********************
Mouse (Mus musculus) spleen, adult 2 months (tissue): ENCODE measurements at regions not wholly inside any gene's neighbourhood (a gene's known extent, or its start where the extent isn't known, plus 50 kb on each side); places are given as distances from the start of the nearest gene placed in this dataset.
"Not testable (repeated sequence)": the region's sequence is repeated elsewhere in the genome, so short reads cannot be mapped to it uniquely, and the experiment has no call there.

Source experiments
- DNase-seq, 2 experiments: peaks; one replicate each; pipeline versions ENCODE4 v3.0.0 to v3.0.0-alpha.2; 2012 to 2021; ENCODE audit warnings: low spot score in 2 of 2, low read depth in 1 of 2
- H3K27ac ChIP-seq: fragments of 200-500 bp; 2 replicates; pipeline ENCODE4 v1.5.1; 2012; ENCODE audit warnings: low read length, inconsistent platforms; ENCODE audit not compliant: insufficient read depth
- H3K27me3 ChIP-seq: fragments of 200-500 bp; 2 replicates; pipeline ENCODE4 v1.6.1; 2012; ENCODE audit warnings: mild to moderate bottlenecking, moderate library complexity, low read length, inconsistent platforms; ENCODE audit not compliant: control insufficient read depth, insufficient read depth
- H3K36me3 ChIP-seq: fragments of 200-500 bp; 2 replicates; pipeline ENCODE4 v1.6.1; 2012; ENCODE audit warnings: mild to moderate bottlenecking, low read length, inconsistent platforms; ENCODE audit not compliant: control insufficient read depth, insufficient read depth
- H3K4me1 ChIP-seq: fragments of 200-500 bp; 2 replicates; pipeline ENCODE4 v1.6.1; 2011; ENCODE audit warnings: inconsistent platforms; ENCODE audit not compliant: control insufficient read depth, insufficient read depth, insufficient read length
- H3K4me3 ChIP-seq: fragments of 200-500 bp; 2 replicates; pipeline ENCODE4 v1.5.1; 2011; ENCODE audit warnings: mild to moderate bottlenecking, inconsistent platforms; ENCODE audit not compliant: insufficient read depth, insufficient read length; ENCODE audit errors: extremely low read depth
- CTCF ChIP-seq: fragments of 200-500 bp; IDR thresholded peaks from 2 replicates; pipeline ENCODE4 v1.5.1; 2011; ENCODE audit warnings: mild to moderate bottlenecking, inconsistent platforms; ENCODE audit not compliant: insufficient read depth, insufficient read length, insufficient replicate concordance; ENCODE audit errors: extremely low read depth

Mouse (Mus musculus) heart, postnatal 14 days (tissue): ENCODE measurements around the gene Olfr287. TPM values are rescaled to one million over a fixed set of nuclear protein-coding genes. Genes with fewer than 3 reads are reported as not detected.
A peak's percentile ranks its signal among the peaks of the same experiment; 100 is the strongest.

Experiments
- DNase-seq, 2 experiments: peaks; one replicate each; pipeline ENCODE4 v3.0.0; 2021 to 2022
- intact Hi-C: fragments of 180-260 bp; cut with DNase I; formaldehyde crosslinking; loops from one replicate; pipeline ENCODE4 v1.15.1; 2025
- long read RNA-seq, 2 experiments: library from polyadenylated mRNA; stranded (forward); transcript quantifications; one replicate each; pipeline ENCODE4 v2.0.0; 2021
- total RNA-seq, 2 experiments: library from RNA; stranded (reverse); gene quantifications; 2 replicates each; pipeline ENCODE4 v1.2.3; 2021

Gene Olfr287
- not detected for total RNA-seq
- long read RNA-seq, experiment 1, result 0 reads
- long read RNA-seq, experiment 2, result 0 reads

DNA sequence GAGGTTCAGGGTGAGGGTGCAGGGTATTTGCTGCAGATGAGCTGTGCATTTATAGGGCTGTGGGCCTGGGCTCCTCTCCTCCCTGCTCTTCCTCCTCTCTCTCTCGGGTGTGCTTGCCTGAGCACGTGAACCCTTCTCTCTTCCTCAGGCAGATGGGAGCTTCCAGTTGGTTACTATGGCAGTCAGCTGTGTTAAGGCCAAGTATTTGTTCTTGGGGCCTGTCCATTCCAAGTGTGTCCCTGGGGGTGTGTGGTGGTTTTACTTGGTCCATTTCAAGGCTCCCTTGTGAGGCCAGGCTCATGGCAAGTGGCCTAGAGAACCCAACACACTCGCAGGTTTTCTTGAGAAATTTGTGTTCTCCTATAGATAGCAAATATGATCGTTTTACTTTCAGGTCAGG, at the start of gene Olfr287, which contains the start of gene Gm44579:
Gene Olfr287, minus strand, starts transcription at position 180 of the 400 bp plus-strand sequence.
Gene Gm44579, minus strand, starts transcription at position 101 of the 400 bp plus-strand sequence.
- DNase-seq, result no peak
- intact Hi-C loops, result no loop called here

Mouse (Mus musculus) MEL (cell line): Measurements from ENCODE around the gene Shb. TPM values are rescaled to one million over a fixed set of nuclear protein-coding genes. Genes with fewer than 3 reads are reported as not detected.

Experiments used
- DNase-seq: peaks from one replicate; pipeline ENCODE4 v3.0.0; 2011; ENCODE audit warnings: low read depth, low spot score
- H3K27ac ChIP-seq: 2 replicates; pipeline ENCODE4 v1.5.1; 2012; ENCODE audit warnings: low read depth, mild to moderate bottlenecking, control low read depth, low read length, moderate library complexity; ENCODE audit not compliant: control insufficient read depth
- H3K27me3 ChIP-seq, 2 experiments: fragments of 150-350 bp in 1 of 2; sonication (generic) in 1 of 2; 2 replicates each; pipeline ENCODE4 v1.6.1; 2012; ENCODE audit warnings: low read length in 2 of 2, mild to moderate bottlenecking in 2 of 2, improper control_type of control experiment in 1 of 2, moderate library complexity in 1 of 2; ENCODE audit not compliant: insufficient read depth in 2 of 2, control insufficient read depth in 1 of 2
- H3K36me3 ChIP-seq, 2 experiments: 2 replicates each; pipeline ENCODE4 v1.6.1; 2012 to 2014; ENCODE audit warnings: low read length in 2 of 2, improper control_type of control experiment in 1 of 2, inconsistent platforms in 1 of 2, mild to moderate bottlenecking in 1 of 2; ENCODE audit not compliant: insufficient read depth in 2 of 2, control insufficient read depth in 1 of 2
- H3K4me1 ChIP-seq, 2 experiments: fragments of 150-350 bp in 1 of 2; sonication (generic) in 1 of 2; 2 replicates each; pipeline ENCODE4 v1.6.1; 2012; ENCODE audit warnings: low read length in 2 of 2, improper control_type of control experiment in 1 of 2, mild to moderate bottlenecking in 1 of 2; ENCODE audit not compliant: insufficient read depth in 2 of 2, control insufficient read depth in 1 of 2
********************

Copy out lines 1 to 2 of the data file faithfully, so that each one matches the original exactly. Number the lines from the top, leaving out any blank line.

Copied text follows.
Mouse (Mus musculus) spleen, adult 2 months (tissue): ENCODE measurements at regions not wholly inside any gene's neighbourhood (a gene's known extent, or its start where the extent isn't known, plus 50 kb on each side); places are given as distances from the start of the nearest gene placed in this dataset.
"Not testable (repeated sequence)": the region's sequence is repeated elsewhere in the genome, so short reads cannot be mapped to it uniquely, and the experiment has no call there.